• Sharks have keen eyesight
    • As well as their acute smell, sharks have great eyesight even in dimly lit environments. This is due to a mirror like layer in the back of the eye called the tapetum lucidum (the same found in cats).
  • Sharks have ears
    • Located within a small opening on each side of their head. Sound travels faster in water, and sharks rely on sound heavily.
  • Sharks can detect electricity
    • Sharks have electroreceptor organs called ‘ampullae of Lorenzini’, and they use this to detect electromagnetic fields which all living creatures emit.
  • Most sharks live 20-30 years
    • Maturing slowly and reaching a reproductive age anywhere from 12 to 15 years
  • Sharks are a k-selected species
    • This means they produce a small number of larger, more developed young, as opposed to a mass number of under developed young.

Brought to you by: Shark-Facts.com

Tips For A Happy Summer: Protecting Your Pet From The Sun

As a precaution, try not to let your dog drink ocean water when at the beach. Photo Credit: BarkPost

(PET CARE/ANIMAL HEALTH) We are deep in the dog days of summer, and while you may remember to protect your own skin with sunblock, don’t forget about protecting your pets, too! Just like humans, pets are also susceptible to skin damage.

Although certain animal breeds are more likely to experience skin damage than others, it’s important to stay informed about the possible health risks of sun exposure. Continue reading for more on how to protect your pet from the summer sun. — Global Animal

Photo Credit: BarkPost


Excessive sunbathing damages the skin. Humans are not the only ones who need to monitor their exposure to UV rays: animals are at risk too. Dogs and cats with white or thin coats are at particular risk, as are animals with very closely shorn fur or with certain pre-existing conditions. Dermatologist Christa Horvath-Ungerböck from the University of Veterinary Medicine, Vienna explains which animals are particularly sensitive, how to prevent sun damage to the skin, and how to treat a sunburned animal.

Dogs' noses are more susceptible to sunburns. Photo credit: Vetmeduni Vienna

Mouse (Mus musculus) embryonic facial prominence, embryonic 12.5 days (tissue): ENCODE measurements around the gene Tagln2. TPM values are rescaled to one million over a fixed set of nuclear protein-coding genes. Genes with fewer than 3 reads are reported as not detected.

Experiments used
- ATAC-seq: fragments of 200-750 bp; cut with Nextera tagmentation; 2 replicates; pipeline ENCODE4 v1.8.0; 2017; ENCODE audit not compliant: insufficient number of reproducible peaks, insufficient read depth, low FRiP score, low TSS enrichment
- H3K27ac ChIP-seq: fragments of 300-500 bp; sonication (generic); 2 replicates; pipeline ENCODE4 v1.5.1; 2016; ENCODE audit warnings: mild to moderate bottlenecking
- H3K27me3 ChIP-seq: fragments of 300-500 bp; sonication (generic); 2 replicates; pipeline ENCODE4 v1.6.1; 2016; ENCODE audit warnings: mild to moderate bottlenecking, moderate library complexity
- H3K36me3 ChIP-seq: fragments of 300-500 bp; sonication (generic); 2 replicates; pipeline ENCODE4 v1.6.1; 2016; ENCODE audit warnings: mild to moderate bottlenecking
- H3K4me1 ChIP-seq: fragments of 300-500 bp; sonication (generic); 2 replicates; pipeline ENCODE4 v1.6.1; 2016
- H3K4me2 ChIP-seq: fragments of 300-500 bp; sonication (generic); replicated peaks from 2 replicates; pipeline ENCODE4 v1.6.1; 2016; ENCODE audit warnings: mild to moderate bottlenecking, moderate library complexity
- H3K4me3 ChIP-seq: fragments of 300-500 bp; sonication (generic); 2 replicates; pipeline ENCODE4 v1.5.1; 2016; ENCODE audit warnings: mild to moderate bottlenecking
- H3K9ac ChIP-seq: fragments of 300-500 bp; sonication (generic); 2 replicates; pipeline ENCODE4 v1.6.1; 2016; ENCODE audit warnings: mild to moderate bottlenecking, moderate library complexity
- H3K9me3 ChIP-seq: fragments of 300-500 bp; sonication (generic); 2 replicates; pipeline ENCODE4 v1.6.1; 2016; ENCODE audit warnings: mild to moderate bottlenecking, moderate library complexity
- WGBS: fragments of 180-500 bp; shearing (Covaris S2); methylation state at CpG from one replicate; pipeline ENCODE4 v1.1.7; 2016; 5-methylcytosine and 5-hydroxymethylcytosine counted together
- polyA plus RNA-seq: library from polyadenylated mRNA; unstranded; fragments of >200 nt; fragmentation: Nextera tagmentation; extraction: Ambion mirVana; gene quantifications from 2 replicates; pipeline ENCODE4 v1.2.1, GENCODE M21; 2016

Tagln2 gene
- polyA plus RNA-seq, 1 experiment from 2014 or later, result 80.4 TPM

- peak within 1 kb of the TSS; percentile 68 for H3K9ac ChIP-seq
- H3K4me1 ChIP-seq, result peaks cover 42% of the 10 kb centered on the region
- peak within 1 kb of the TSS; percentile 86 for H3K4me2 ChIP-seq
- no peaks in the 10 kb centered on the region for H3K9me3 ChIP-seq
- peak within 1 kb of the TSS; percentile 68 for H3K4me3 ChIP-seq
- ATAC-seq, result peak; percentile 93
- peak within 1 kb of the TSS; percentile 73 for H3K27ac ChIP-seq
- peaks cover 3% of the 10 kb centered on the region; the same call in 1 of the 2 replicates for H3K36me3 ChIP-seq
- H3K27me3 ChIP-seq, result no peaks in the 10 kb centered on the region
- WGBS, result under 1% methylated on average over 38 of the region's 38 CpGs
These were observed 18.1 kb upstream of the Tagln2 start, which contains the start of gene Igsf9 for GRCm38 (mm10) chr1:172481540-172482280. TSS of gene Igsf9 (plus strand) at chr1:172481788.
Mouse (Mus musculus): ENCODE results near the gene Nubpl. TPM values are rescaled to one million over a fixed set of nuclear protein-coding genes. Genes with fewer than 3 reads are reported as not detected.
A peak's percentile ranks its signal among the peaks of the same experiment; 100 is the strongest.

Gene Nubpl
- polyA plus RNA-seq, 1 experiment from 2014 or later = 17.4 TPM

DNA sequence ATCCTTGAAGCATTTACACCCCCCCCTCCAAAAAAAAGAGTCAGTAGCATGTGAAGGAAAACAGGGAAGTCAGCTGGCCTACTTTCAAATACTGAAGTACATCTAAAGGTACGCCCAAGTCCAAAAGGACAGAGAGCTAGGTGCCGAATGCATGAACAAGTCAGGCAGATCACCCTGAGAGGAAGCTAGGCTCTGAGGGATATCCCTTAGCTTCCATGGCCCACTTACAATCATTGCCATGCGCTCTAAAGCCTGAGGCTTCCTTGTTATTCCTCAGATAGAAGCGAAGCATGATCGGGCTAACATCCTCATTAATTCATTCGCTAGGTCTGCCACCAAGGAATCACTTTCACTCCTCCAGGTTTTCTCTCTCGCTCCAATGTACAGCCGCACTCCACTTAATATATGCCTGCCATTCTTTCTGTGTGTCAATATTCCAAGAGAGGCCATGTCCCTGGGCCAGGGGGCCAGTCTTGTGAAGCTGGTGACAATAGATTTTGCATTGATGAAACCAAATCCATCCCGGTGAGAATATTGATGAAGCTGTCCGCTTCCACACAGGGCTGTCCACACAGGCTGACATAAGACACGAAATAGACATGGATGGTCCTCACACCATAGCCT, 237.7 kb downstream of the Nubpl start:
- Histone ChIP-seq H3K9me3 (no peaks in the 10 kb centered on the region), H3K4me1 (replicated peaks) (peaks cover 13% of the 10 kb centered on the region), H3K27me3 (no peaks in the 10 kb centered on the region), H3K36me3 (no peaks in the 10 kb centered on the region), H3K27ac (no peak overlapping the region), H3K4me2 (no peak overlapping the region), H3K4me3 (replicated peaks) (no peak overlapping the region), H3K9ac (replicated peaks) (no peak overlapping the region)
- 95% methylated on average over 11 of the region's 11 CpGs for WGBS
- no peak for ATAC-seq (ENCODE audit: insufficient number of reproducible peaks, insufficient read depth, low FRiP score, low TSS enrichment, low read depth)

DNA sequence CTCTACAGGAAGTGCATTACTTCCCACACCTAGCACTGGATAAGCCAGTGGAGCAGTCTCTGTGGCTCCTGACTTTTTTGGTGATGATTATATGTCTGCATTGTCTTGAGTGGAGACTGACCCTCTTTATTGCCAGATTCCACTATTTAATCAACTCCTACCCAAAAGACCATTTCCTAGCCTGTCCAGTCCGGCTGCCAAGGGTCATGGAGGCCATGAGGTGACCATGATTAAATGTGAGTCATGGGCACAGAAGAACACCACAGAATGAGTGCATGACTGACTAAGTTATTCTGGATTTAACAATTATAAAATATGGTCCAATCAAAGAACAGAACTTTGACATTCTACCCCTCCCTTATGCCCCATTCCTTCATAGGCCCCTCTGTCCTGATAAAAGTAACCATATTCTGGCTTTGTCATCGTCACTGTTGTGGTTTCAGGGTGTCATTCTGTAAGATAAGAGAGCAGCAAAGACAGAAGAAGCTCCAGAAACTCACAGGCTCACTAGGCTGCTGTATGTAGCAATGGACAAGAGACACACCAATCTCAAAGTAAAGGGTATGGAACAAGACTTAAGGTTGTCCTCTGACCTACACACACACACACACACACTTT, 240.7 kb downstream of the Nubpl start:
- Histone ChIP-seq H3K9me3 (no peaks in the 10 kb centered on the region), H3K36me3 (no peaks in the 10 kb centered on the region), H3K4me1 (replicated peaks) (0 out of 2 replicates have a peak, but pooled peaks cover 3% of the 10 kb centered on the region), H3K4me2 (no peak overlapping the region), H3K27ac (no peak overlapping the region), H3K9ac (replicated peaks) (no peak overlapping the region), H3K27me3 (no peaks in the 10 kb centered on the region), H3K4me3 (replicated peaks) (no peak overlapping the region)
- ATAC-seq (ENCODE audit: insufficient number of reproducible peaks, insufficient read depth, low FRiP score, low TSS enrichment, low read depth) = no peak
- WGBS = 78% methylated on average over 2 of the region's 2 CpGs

Dogs’ noses are particularly susceptible to sunburns. Photo credit: Vetmeduni Vienna

Human or animals skin with little or no pigmentation is very sensitive to the sun in general. Hairless pets or pets with very short or thin fur can also be vulnerable. For dogs and cats this applies in particular to those parts of the skin that are regularly exposed to the sun. These include the ears, the bridge of the nose, the skin around the eyes, and the back. “Some animals particularly enjoy lying on their backs to bask in the sun. This exposes the skin on their bellies, which is often hairless, to the rays of the sun, increasing the risk of sunburn,” reports veterinary dermatologist Christa Horvath-Ungerböck.

Particularly Vulnerable Pets

House pets with white or short fur are at particular risk of sunburn. The Dogo Argentino breed, white bulldogs, Dalmatians, boxers, whippets, beagles and white or multi-coloured cats with white patches have skin that is very sensitive to light, especially on their heads. In summer animals with shorn fur can also have a problem. The short hair allows UV rays penetrate down to the sensitive skin and cause sunburn.

Hairless dogs and cats are naturally more sensitive to the sun, since they lack the natural sun protection fur affords. Here too though, skin pigmentation plays a role, and darker animals are less vulnerable to UV rays. Owners of vulnerable breeds should take particular care to protect their animals from the sun.

You can protect your pet's nose from sun damage with a custom-made umbrella. Photo credit: Vetmeduni Vienna
You can protect your pet’s nose from sun damage with a custom-made umbrella. Photo credit: Vetmeduni Vienna

Sun Protection For Animals

“As a rule, animals should have a shady place to lie in. Especially at midday, when the sun is at its strongest and presents the greatest risk, not just for the skin but for the animal overall”, explains dermatologist Horvath-Ungerböck.

Particularly sensitive animals require sun protection in the form of a waterproof sunscreen with an SPF of at least 30 or a sunblock containing zinc oxide, for example.
For longer hikes through the mountains where the sun’s rays are particularly aggressive, sensitive animals should wear a t-shirt, coat or hat for protection.

The skin specialist advises owners not to worry: “Not every white dog or white cat needs sunscreen or clothing to protect it from the sun. If sun damage has already occurred though, or if an animal is highly sensitive, it is up to us to protect it from further damage.”

Treating Sunburn In Animals

If sunburn is visible as reddened, warm or flaking skin, the animal should be moved to the shade as quickly as possible. Cool compresses and ointments to soothe the skin can help relieve the initial symptoms. If the burn is severe, a veterinarian should be consulted as treatment with a cortisone product may be indicated to prevent inflammation. If the skin changes present as a secondary infection, antibiotics may be indicated. The affected animal will need to be well protected from the sun in future to prevent permanent damage.